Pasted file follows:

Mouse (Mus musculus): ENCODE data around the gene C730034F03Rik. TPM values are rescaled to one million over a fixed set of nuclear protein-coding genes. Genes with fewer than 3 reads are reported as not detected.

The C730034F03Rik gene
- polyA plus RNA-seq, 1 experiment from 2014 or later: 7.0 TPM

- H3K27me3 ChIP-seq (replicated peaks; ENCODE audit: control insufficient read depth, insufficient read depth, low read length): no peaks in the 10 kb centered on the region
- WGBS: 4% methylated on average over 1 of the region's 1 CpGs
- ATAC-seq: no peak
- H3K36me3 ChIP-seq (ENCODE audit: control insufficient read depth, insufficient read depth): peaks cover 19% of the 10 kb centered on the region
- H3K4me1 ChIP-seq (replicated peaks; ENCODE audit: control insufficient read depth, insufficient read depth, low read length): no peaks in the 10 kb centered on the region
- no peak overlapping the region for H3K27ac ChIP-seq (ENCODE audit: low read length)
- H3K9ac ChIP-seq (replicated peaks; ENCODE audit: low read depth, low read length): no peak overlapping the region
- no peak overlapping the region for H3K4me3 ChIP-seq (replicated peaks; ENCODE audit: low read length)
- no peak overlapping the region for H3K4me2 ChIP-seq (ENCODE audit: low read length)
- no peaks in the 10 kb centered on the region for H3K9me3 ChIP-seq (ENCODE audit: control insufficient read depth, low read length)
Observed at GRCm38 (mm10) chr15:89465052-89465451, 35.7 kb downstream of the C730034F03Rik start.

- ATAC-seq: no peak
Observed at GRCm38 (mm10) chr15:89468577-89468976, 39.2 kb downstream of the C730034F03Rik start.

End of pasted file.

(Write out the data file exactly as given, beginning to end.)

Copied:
Mouse (Mus musculus): ENCODE data around the gene C730034F03Rik. TPM values are rescaled to one million over a fixed set of nuclear protein-coding genes. Genes with fewer than 3 reads are reported as not detected.

The C730034F03Rik gene
- polyA plus RNA-seq, 1 experiment from 2014 or later: 7.0 TPM

- H3K27me3 ChIP-seq (replicated peaks; ENCODE audit: control insufficient read depth, insufficient read depth, low read length): no peaks in the 10 kb centered on the region
- WGBS: 4% methylated on average over 1 of the region's 1 CpGs
- ATAC-seq: no peak
- H3K36me3 ChIP-seq (ENCODE audit: control insufficient read depth, insufficient read depth): peaks cover 19% of the 10 kb centered on the region
- H3K4me1 ChIP-seq (replicated peaks; ENCODE audit: control insufficient read depth, insufficient read depth, low read length): no peaks in the 10 kb centered on the region
- no peak overlapping the region for H3K27ac ChIP-seq (ENCODE audit: low read length)
- H3K9ac ChIP-seq (replicated peaks; ENCODE audit: low read depth, low read length): no peak overlapping the region
- no peak overlapping the region for H3K4me3 ChIP-seq (replicated peaks; ENCODE audit: low read length)
- no peak overlapping the region for H3K4me2 ChIP-seq (ENCODE audit: low read length)
- no peaks in the 10 kb centered on the region for H3K9me3 ChIP-seq (ENCODE audit: control insufficient read depth, low read length)
Observed at GRCm38 (mm10) chr15:89465052-89465451, 35.7 kb downstream of the C730034F03Rik start.

- ATAC-seq: no peak
Observed at GRCm38 (mm10) chr15:89468577-89468976, 39.2 kb downstream of the C730034F03Rik start.